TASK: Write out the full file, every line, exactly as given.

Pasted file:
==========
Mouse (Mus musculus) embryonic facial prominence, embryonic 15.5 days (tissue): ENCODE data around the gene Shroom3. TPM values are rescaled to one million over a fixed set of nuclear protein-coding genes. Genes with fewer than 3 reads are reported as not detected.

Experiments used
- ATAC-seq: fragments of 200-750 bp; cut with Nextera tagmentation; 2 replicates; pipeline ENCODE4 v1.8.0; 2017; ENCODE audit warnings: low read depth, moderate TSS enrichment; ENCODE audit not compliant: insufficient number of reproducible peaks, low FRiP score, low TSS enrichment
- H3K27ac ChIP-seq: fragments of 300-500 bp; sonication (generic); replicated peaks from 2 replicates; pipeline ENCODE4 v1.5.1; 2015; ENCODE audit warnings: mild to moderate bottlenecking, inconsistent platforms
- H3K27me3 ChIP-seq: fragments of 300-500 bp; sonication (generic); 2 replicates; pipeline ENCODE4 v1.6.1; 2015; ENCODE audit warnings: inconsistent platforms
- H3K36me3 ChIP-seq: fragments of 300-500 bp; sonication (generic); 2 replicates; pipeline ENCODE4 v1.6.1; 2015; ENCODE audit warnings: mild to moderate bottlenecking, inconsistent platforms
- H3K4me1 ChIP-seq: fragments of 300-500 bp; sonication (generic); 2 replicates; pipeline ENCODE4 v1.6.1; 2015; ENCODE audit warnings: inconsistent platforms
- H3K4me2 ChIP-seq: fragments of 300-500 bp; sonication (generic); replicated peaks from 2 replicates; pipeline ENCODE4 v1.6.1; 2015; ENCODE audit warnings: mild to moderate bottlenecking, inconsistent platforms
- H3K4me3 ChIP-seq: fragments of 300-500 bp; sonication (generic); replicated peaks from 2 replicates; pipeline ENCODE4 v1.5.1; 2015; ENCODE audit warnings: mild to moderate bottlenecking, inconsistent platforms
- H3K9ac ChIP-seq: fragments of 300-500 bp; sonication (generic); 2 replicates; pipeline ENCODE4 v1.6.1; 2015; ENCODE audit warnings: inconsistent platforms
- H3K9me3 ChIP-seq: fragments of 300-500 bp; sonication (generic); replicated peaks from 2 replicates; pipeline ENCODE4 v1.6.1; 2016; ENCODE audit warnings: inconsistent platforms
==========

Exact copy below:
Mouse (Mus musculus) embryonic facial prominence, embryonic 15.5 days (tissue): ENCODE data around the gene Shroom3. TPM values are rescaled to one million over a fixed set of nuclear protein-coding genes. Genes with fewer than 3 reads are reported as not detected.

Experiments used
- ATAC-seq: fragments of 200-750 bp; cut with Nextera tagmentation; 2 replicates; pipeline ENCODE4 v1.8.0; 2017; ENCODE audit warnings: low read depth, moderate TSS enrichment; ENCODE audit not compliant: insufficient number of reproducible peaks, low FRiP score, low TSS enrichment
- H3K27ac ChIP-seq: fragments of 300-500 bp; sonication (generic); replicated peaks from 2 replicates; pipeline ENCODE4 v1.5.1; 2015; ENCODE audit warnings: mild to moderate bottlenecking, inconsistent platforms
- H3K27me3 ChIP-seq: fragments of 300-500 bp; sonication (generic); 2 replicates; pipeline ENCODE4 v1.6.1; 2015; ENCODE audit warnings: inconsistent platforms
- H3K36me3 ChIP-seq: fragments of 300-500 bp; sonication (generic); 2 replicates; pipeline ENCODE4 v1.6.1; 2015; ENCODE audit warnings: mild to moderate bottlenecking, inconsistent platforms
- H3K4me1 ChIP-seq: fragments of 300-500 bp; sonication (generic); 2 replicates; pipeline ENCODE4 v1.6.1; 2015; ENCODE audit warnings: inconsistent platforms
- H3K4me2 ChIP-seq: fragments of 300-500 bp; sonication (generic); replicated peaks from 2 replicates; pipeline ENCODE4 v1.6.1; 2015; ENCODE audit warnings: mild to moderate bottlenecking, inconsistent platforms
- H3K4me3 ChIP-seq: fragments of 300-500 bp; sonication (generic); replicated peaks from 2 replicates; pipeline ENCODE4 v1.5.1; 2015; ENCODE audit warnings: mild to moderate bottlenecking, inconsistent platforms
- H3K9ac ChIP-seq: fragments of 300-500 bp; sonication (generic); 2 replicates; pipeline ENCODE4 v1.6.1; 2015; ENCODE audit warnings: inconsistent platforms
- H3K9me3 ChIP-seq: fragments of 300-500 bp; sonication (generic); replicated peaks from 2 replicates; pipeline ENCODE4 v1.6.1; 2016; ENCODE audit warnings: inconsistent platforms